In a space formerly occupied by a much more humble Stone Brewery (about which more in a future post), Lost Abbey's Tomme Arthur is holding court at a long bar opening out onto the aforementioned parking lot. Here, one can find some of the best beer on the planet.Way back in 1997, garage-brewer Arthur was hired by Vince Marsaglia of Pizza Port in Solana Beach, CA,  to brew Belgian-style ales, such as the Dubbel Overhead Abbey Ale. Multiple GABF Gold Medals later, Arthur has arguably become one of the most renowned "craft brew meisters" in America. What's GABF stand for, you ask? GreatAmerican Beer Festival, that's all. And there are many other laurels, as well.

Meanwhile, back in the non-descript San Marcos office park, there is much to marvel at and savor. One entire section of the Lost Abbey warehouse is piled high with recycled wine and whiskey casks holding some of Arthur's most treasured elixirs. We sidle up to the bar with an old friend of Arthur's, and immediately two pints of Arthur's Lost and Found Abbey "Double" Style Beer (with raisins and a sweet malt finish) appear. It's clear that this beer is Arthur's nod to the Trappist Abbey of Westmalle's (Belgium) "dubbel," a strong version of a brown beer.

Without too much prompting, Arthur disappears -- his daughter Sydney entertains guests with dayglo Playdough sharks and stamps -- and reappears again with taster glasses of Devotion. This dry-hopped blonde ale with a dry hop-driven finish is Arthur's hommage to the great Belgian Trappist St.Sixtus Abbey's Westvleteren Blonde ale. It is sublime.

The Lost Abbey has been found, along with the divine inspiration of Tomme Arthur's incomparable craft. The tasting room is open 1-6 Monday and Tuesday, 1-9 Wednesday and Friday, Thursday 1-8, on Fridays, Saturday 11:30-8, and Sunday 12-7. This is a MUST for the serious beer connoisseur.

Tuesday, May 14, 2013

Craft Beer Cultural Exchange: East Meets West

Not long ago, So Cal Craft Beer traveled to the New England Seashore, with stops in Connecticut, Cape Cod, New Hampshire, and Maine.


Sipping a Sam Adams Oktoberfest
in October with friends at Sundancers
in West Dennis, Cape Cod
Part of our mission was to share the good news of California Craft Beer with those who may not yet have seen the light. The other part of our mission was to discover what New England has to offer in the way of craft beer.

The mission was not without its flaws: almost all of our California offerings had to be made in the form of bottled beer, which favors breweries of a certain size and scale to pull off. We couldn't share esoteric casks or firkins from Ladyface, but we were VERY happy to be able to share some of our favorites from Firestone-Walker, Bear Republic, Ballast Point, Sierra Nevada, and Lagunitas (see photo, above).

I'd like to make a special mention of Philadelphia-based distributor Origlio Beverage, who makes these beers and others, like Russian River and Great Divide, available all over the Eastern Seaboard.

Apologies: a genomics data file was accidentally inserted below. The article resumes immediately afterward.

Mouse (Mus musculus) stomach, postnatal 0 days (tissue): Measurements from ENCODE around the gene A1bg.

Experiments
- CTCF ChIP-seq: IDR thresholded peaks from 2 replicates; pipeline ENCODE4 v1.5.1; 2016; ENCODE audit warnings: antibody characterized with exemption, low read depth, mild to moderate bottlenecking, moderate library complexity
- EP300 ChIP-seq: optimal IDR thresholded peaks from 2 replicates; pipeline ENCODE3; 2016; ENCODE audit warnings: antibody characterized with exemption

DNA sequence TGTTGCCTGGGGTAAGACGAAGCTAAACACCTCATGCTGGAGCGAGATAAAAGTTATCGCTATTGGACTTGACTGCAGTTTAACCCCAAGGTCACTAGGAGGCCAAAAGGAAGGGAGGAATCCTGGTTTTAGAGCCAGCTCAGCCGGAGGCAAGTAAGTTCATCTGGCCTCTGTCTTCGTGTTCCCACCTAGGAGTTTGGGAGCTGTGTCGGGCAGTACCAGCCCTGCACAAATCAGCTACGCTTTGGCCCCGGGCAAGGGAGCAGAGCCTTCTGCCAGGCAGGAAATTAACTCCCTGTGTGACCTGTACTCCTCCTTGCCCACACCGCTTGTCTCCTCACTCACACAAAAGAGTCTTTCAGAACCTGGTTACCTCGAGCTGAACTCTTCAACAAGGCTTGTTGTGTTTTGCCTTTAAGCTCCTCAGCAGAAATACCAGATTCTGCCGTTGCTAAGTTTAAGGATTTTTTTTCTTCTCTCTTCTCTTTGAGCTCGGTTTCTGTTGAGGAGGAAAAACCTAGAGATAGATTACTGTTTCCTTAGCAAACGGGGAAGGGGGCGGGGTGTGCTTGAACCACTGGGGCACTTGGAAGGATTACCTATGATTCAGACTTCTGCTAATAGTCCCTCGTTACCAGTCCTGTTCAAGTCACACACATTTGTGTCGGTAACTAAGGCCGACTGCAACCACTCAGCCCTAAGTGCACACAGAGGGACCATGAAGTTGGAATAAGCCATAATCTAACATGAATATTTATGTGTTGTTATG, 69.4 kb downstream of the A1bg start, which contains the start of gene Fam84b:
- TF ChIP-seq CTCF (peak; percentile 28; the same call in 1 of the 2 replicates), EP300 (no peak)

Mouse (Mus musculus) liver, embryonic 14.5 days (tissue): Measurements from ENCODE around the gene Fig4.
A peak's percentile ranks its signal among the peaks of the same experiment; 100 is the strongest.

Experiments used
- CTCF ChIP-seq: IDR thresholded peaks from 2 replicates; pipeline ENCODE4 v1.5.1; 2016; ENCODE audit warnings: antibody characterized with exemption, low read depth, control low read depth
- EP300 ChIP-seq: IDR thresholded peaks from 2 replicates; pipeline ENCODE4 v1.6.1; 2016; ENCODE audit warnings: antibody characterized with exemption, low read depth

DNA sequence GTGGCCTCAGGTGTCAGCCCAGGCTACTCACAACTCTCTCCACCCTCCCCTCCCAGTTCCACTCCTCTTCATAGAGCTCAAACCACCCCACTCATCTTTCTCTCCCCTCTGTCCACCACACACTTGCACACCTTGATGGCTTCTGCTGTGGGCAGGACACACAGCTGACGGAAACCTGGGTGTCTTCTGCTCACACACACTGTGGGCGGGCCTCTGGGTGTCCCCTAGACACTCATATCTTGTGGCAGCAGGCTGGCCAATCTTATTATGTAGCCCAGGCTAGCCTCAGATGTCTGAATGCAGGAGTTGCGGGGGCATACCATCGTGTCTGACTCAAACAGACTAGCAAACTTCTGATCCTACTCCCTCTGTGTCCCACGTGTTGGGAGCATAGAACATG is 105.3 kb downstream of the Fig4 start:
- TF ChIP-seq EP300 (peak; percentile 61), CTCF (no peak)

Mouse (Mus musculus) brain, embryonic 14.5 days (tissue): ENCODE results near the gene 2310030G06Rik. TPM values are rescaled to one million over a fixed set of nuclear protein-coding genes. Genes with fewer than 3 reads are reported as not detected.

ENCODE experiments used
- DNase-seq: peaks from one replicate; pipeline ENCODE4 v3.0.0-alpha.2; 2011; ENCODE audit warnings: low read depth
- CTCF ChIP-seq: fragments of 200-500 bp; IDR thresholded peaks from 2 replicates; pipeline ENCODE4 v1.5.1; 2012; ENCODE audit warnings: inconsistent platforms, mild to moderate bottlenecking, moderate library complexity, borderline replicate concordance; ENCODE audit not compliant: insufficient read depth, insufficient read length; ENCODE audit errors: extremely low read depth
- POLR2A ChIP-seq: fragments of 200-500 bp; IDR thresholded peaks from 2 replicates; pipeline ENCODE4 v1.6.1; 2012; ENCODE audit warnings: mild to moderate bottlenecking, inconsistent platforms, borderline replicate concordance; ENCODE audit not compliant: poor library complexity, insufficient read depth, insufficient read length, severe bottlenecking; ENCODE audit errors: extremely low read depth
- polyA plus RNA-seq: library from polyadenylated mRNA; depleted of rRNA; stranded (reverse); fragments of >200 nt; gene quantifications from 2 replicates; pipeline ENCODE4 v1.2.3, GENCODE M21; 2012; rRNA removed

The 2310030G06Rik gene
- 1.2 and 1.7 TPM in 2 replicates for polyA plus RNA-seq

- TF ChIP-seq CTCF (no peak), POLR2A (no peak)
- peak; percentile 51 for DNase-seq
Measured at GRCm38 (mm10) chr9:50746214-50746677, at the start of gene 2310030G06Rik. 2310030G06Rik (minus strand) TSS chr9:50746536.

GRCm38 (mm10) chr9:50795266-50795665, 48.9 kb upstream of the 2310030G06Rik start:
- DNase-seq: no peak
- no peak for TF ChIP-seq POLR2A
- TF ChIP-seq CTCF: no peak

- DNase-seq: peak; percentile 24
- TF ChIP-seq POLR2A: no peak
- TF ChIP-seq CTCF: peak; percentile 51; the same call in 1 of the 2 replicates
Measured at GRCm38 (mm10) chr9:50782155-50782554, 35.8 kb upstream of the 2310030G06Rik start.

New England Standouts
Ipswitch and Clown Shoes (links to a great interview with the Head Brewer, Dan Lipke) appear to be separate brands under the umbrella of Mercury Brewing in Ipswitch, Massachusetts. A current favorite from Clown Shoes is Muffin Top, a 10% ABV Belgian-style Tripel IPA hybrid -- just the right balance of fizz, hops, and rich flavor.

Cisco from Nantucket has room for improvement, Smuttynose from New Hampshire can do no wrong, and Magic Hat from Vermont is a contender. We were introduced to Shipyard from Maine at a beer tasting on the West Coast back in 2010 -- they've got pretty good distribution througout the country. Their Pugsley's XXXX IPA is over the top (and we're fans of BIG IPAs, like Ballast Point's Sculpin), but their milder beers, such as Old Thumper, are eminently worthy -- and because Maine and blueberries are as synonymous as Maine and lobster, it's good to see they've got a Pugsley's Smashed Blueberry, which is on the Porter/Scotch Ale end of the spectrum -- delicious as a dessert beer on a cool night.

Thanks to Tim and Brucie Wright (New Hampshire), Peter Wright, Lee Stivers, and Missy Engelhard (Maine), Don and Julie Macnary (Cape Cod), and Tom and Madora Koehne and Andrew and Macgregor Onderdonk (Connecticut) for hosting and participating in numerous tastings, which were all a lot of fun.

Reel Inn at Malibu: A Piece of Heaven, with Beer and Seafood

(originally posted at Ventura Craft Beer Examiner on April 29, 2010)

The Reel Inn is just what you want a seaside fish and beer shack to be: "a rustic, casual place to grab some fresh fish and a brew after a day at the beach." It's almost a miracle that such places still exist. The Inn is located at the southern end of Malibu, where Topanga Canyon empties out onto the Pacific Coast Highway.

Courtesy of the Reel Inn Facebook Page
The menu is extensive, featuring fresh-caught fare such as ahi tuna, mahi-mahi, salmon, tilapia, red snapper, and halibut, all of which are on display while you wait in line. You place your order, they throw it on the grill, and then it's yours, with two sides and some coleslaw. There's also fish and chips, fried shrimp and scallops, and the dish that made the Reel Inn famous 28 years ago: "epic" fish tacos.

An assortment of popular bottled beers and five draught beers are available, the best of which is Newcastle Ale. Brewed in the north of England, where the Tyne meets the sea, Newcastle is a brown ale, made with a combination of light and dark malts. Because fewer hops are used in the brewing process, the taste is less bitter and more creamy-smooth. Hops are the bright green, cone-shaped female flowers from a climbing herb called humulus lupulus in Latin.

While the Reel Inn is a cozy mellow place in the winter -- Herman Melville might have felt at home here -- it's crazy and busy on the weekends when the sun is out and the crowds are getting their tan on. Luckily, the Inn provides weekend valet parking, so if you don't mind a bit of a wait, parking's not a problem.


And it's worth the wait. The view from the outdoor dining patio is magical. As a hawk lifts off the cliffs of Topanga Canyon, one is transported back to the days of the condor, when the Hokan-speaking people of Malibu met their Shoshone-speaking pals from the Valley to trade fish stories and crafts, and enjoy the sound of the surf. Coincidentally, that's what humaliwo (shortened by Spanish and English speakers to Malibu) means in the local dialect. Topanga translates as "close to heaven" in the Valley dialect, and that's where you'll be, with a pint on the patio of the Reel Inn.